None of that even includes the release today of your brand new thriller, Murder as a Fine Art, a work as eagerly anticipated as it it is highly acclaimed. Early reviews of Murder as a Fine Art include the Associated Press deeming it, “A literary thriller that pushes the envelope of fear.” The Providence Sunday Journal declares the book "a masterpiece." Publishers Weekly calls it "brilliant." Suspense Magazine says, "This is one thriller that is beyond thrilling.”
David Morrell is the only author whose curriculum vitae the foregoing could be. And we're pleased that Morrell has joined us today at the Gazalapalooza Author Spotlight. Without further ado, let's get Morrell seated under the Spotlight's blazing klieg glare, and get this interview underway.
Gazala: In my omnipotence, I've sentenced you to be stranded alone on a desert island for offenses best left unnamed. In my beneficence, I've decided to allow you a limited amount of reading material to make your stay a little less bleak than it would otherwise be. I'll spot you your religious text of preference, and the collected works of William Shakespeare. In addition to those, name the one fiction book, and the one nonfiction book, you'd choose to take with you, and why you choose them.
Morrell: The non-fiction book is easy. Thoreau’s Walden contains a wealth of wisdom that deepens with each reading. I never fail to marvel at how he compares the veins in a leaf to those in a human hand to those in a cliff side to the Milky Way. The interconnection of the universe. As for fiction, my interest in Victorian history prompts me to choose Charles Dickens’s Bleak House from 1853, one of the many Victorian novels that I read during my research of Murder as a Fine Art when I was trying to trick my mind into believing that I was actually in London in the 1850s. Dickens’ complex plot and period details become more fascinating with each reading.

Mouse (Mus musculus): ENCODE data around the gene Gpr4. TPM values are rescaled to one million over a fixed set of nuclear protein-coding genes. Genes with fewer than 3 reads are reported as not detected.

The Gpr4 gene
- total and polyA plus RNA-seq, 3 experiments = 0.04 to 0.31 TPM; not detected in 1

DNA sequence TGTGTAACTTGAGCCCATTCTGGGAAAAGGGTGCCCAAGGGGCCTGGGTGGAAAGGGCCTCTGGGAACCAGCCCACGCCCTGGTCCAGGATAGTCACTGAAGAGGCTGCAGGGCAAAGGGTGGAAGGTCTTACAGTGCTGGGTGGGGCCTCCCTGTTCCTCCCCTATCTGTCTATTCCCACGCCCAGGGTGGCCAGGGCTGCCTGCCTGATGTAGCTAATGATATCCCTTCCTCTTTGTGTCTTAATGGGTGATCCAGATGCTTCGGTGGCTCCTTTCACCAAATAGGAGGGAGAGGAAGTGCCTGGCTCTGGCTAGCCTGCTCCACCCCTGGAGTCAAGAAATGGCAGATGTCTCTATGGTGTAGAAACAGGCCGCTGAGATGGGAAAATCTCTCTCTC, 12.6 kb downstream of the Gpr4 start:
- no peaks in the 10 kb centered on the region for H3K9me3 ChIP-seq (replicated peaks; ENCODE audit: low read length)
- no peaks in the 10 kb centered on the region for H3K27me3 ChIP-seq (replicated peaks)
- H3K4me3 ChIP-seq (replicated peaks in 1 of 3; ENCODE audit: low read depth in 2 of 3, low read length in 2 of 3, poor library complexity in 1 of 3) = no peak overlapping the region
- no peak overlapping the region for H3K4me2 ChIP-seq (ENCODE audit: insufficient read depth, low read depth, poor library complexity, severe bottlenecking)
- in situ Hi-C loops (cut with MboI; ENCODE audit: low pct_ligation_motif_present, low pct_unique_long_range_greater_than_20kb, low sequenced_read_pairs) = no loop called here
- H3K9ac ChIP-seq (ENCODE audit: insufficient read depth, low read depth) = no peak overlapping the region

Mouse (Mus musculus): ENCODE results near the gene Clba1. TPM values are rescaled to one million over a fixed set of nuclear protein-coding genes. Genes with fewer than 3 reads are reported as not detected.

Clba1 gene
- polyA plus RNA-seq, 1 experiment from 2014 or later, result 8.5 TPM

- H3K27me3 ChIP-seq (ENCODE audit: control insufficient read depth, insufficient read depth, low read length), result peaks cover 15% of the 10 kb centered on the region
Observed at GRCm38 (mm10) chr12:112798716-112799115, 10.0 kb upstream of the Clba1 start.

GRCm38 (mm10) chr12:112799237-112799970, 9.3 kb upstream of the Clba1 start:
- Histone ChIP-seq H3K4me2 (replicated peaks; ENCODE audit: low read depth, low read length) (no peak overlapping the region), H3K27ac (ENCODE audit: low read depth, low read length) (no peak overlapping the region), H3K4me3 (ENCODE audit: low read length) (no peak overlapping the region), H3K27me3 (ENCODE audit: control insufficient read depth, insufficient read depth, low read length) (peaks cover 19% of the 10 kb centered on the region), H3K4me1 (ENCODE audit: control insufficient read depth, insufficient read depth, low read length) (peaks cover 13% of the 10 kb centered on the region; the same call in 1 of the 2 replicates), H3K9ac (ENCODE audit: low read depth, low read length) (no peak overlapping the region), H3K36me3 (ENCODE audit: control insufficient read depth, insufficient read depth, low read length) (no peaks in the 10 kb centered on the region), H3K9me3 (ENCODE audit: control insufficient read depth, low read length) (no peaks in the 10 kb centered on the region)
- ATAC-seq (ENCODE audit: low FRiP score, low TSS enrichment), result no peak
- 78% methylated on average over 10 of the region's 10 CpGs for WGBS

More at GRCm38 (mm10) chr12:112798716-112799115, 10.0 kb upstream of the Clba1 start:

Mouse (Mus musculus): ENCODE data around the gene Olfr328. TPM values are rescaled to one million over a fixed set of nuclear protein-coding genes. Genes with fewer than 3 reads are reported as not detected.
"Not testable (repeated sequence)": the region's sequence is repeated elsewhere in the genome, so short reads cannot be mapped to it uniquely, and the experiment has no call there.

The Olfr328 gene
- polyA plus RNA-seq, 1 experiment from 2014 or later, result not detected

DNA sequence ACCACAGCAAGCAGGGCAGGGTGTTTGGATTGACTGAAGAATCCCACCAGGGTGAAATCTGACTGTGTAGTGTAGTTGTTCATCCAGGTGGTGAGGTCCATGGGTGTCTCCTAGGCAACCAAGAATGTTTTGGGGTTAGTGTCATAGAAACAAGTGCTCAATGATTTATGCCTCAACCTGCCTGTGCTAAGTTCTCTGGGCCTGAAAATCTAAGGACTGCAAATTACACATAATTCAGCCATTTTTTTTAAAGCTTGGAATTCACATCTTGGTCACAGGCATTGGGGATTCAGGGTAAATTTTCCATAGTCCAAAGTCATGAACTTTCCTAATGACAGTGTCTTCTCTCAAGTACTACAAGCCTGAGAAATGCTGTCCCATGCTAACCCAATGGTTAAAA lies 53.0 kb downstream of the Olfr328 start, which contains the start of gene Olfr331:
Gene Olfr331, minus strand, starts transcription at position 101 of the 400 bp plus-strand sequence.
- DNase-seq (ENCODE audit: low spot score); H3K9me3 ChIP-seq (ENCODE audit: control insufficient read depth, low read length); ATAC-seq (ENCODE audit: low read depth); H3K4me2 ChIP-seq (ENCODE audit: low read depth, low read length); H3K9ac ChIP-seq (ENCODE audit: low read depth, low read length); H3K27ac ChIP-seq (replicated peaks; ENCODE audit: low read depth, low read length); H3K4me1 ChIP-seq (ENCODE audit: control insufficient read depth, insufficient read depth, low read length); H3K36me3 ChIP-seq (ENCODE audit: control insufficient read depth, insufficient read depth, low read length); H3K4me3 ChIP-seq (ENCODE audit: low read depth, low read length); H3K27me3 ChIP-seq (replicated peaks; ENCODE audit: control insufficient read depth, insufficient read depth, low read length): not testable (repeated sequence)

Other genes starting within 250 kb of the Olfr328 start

Gazala: Your latest book is an excellent and gripping thriller titled Murder as a Fine Art, where gaslit London becomes a battleground between controversial Victorian literary star Thomas De Quincey and a demented murderer whose lives are linked by secrets long buried, but never forgotten. I've read it. I enjoyed it immensely, and recommend it highly. Shockingly enough, however, from time to time my bare recommendation doesn't always motivate a book's potential reader to become a book's actual reader. Tell us something about Murder as a Fine Art, and why its potential reader should make the leap and become its actual reader.
Morrell: Murder as a Fine Art is based on the first publicized mass murders in England, the infamous Ratcliffe Highway killings in London in the early 1800s. Because of improved roads and the newly invented English mail-coach system, London’s 52 newspapers spread news of the murders throughout England within two days, terrorizing not only London but the entire nation, rivaling the fear caused by Jack the Ripper much later in the century. My novel’s main character, Thomas De Quincey, was a brilliant author who wrote obsessively about the killings in the third part of an essay, “On Murder Considered as One of the Fine Arts.” He invented the word “subconscious,” and anticipated Freud’s theories of psychoanalysis by a half-century. He was the first person to write about drug addiction in Confessions of an English Opium-Eater. He influenced Edgar Allan Poe who in turn influenced Sir Arthur Conan Doyle to create Sherlock Holmes. Put all this together, and the reader will experience a detective of a rare type. Going to 1854 London is like going to Mars. The era is so weird that the details alone are worth reading the novel. For example, how much did a middle-or-upper-class woman’s clothes weigh? Thirty-seven pounds—because the hoop beneath the dress needed to be covered with ten yards of ruffled satin. No wonder women kept fainting.